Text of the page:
My views on the university entrance exam – 我对高考的一点看法 – English

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I remember, during the time of the ‘anti-rightist campaign’, there was a movie whose plot featured a student who, in order to get good grades, came sick to the examination room, and the ‘inhuman’ nature of this college entrance examination and its ‘mark-ism’ caused the indignation of the ‘revolutionary masses’. Thirty years later, the revolutionary masses of today seem no longer indignant, they’re too busy looking after the next or second next generation, renting a wedding car to send them to the exam, feeding them dumplings (with the meaning of ‘exam success), extend their memory through copying, and all sorts of other superstitious practices. In their view, for the next generation to fulfil the destiny they didn’t have, apart from the single plank-bridge of the University Entrance exam, there it no other way to go.

But lamentable parents that we are, shouldn’t we think a bit – is it reasonable to bundle together a whole human life and a once-off exam opportunity?

We say nothing about those students who, because of excessive exam pressure, put themselves and their families on the road to misfortune. Let’s look at the situation of those who succeed in the exam. As far as I know, many of those whose destiny was ‘changed’ through the exam have suffered more misfortune on the road of life than those who failed at the exam. There are two aspects to this misfortune:

1. People with high levels of education see their desire for social status and high quality of life expand to no end. But in reality, within our society, higher quality of life and social status have nothing to do with the level of education, and this leads to a large rift opening between their expectations and what society can give once these people enter society. For that reason, we often see the following strange phenomena in the workplace and on dating websites: highly educated people are often those who can’t find a suitable job or dating partner, because through their high level of education and high expectations for themselves, they realise that to find an adequate job or person to live with, they only have a very narrow space.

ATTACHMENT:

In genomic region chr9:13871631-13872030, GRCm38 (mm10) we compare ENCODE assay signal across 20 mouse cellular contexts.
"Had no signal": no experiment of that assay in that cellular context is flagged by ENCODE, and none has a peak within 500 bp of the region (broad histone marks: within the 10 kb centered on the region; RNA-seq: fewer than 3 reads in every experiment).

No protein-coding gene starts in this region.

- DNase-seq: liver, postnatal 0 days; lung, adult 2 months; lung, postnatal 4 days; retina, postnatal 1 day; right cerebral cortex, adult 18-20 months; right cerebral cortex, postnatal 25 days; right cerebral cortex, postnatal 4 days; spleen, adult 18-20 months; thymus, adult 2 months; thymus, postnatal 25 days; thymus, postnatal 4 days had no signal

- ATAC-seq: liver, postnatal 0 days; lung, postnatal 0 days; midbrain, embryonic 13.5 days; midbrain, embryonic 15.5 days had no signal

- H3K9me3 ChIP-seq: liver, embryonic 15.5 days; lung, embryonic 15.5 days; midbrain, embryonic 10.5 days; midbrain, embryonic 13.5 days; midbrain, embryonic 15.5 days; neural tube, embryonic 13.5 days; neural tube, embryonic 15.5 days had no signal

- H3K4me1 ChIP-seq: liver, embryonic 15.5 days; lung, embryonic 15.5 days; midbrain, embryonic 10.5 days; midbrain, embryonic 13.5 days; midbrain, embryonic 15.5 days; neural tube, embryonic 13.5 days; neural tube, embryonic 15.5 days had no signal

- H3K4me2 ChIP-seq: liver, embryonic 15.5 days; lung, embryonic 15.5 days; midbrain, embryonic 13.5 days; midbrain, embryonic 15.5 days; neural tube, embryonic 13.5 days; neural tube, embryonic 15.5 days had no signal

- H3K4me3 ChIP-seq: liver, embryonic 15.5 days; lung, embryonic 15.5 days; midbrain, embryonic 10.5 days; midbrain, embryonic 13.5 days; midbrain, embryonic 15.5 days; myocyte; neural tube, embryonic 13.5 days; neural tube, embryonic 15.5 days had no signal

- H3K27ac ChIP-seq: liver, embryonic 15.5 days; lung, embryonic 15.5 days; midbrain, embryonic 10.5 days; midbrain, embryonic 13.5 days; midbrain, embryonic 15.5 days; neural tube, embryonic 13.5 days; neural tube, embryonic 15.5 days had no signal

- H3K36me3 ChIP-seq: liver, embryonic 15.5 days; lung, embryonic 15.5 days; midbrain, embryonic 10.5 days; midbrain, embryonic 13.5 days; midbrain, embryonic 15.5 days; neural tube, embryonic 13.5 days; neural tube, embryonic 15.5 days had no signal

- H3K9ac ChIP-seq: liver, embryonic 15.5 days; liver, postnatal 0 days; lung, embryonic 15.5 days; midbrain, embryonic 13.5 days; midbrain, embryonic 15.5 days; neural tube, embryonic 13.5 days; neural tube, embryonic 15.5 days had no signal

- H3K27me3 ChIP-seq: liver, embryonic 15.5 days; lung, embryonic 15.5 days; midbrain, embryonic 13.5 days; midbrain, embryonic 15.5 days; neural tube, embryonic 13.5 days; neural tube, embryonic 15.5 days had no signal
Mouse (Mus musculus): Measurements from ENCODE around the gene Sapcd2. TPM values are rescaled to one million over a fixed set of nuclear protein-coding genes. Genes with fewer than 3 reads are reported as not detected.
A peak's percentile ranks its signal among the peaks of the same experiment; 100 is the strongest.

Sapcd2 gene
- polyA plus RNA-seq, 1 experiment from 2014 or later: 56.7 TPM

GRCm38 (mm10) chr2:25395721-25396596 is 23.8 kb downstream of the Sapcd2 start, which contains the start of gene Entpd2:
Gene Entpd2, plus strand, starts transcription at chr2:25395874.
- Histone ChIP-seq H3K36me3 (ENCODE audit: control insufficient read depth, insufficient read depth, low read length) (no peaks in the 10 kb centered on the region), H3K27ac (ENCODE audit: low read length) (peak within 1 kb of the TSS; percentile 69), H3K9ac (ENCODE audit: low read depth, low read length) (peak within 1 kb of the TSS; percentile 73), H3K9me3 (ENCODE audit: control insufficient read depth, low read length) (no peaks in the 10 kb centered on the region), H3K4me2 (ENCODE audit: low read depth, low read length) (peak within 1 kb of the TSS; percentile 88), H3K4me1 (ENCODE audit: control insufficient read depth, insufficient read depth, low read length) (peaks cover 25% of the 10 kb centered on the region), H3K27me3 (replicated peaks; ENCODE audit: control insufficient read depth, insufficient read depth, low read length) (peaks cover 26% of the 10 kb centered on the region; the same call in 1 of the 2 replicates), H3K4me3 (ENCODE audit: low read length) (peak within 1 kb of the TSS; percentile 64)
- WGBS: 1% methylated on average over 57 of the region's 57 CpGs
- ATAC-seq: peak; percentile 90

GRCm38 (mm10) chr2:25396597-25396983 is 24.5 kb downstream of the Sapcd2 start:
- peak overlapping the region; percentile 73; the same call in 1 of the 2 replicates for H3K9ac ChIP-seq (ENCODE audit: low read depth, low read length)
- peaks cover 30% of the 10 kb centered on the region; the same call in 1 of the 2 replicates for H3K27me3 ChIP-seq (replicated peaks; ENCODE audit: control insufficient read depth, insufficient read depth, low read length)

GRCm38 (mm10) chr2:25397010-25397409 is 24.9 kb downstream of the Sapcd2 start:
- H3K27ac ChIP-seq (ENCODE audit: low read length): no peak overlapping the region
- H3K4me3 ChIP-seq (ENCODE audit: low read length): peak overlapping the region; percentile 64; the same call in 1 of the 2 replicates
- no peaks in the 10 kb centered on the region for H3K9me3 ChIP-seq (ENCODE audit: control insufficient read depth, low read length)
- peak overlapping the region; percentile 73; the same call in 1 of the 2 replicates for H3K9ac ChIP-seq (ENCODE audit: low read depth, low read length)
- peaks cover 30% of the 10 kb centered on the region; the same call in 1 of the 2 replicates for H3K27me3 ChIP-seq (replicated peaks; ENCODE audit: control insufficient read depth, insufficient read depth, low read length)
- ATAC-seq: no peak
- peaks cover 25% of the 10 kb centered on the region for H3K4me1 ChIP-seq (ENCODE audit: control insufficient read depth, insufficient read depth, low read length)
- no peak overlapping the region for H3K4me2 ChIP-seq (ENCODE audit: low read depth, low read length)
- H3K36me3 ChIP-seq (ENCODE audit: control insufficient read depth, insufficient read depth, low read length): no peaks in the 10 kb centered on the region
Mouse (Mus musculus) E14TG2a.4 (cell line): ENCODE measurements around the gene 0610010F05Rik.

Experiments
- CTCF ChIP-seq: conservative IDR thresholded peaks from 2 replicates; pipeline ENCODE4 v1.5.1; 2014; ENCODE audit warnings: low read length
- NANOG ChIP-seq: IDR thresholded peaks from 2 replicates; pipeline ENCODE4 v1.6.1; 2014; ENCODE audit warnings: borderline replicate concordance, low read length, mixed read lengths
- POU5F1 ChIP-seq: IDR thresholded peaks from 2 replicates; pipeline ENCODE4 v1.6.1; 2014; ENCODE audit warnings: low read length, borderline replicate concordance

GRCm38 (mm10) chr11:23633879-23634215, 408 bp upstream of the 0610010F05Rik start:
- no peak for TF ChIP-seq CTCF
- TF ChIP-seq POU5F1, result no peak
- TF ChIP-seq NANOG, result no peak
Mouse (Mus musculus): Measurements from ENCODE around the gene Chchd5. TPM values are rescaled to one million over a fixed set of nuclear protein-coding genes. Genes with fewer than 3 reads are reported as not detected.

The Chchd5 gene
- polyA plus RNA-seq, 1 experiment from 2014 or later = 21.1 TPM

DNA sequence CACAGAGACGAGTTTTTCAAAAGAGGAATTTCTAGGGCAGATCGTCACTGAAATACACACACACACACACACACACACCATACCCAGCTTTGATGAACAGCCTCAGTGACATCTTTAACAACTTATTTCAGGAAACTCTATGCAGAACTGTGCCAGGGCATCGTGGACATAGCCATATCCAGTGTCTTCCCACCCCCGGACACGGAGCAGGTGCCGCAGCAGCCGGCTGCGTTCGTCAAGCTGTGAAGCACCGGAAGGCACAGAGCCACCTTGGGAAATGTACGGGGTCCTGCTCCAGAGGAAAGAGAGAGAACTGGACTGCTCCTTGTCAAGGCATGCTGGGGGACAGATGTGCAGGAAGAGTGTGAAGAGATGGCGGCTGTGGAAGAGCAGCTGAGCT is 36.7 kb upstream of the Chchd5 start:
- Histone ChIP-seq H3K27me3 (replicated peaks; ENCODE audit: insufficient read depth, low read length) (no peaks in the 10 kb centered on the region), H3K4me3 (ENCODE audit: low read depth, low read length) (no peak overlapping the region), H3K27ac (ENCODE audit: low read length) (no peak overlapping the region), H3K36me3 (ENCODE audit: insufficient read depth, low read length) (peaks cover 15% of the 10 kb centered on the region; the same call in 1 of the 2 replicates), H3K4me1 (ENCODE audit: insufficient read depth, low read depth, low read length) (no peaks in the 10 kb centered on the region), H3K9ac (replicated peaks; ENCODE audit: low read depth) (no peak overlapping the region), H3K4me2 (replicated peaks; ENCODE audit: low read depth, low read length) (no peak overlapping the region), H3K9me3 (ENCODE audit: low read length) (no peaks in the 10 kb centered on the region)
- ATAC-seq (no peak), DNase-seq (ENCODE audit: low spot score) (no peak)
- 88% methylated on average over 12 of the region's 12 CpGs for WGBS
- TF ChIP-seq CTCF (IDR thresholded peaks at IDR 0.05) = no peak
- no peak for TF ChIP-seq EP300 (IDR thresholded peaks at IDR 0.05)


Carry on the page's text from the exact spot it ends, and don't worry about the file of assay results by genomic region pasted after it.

2. From human nature itself, studying all sorts of subjects is a sort of instinct. So following our instinct to go and study further is a pleasant thing. But the college university exam as ‘sole pass’ has turned learning into a painful task, and those students who just bear the pain in order to pass the exam and change their fate, then may no longer wish to study any further, because in their subconscious, study has become a burden endured against their will. For that reason, in real life, we can often observe this strange phenomenon: many people with a high level of education appear to be as ignorant as ordinary people, or even more ignorant than them. The reports that many female students are abducted by traffickers, isn’t this a warning bell for our whole education system?

This phenomenon whereby the winners of the entrance exam have become the losers of social life may remind us of what Marx called ‘alienation’ in his ’1844 manuscript on philosophical economics’. The better workers become and the more they increase their productivity, the more they progress on their road towards unemployment.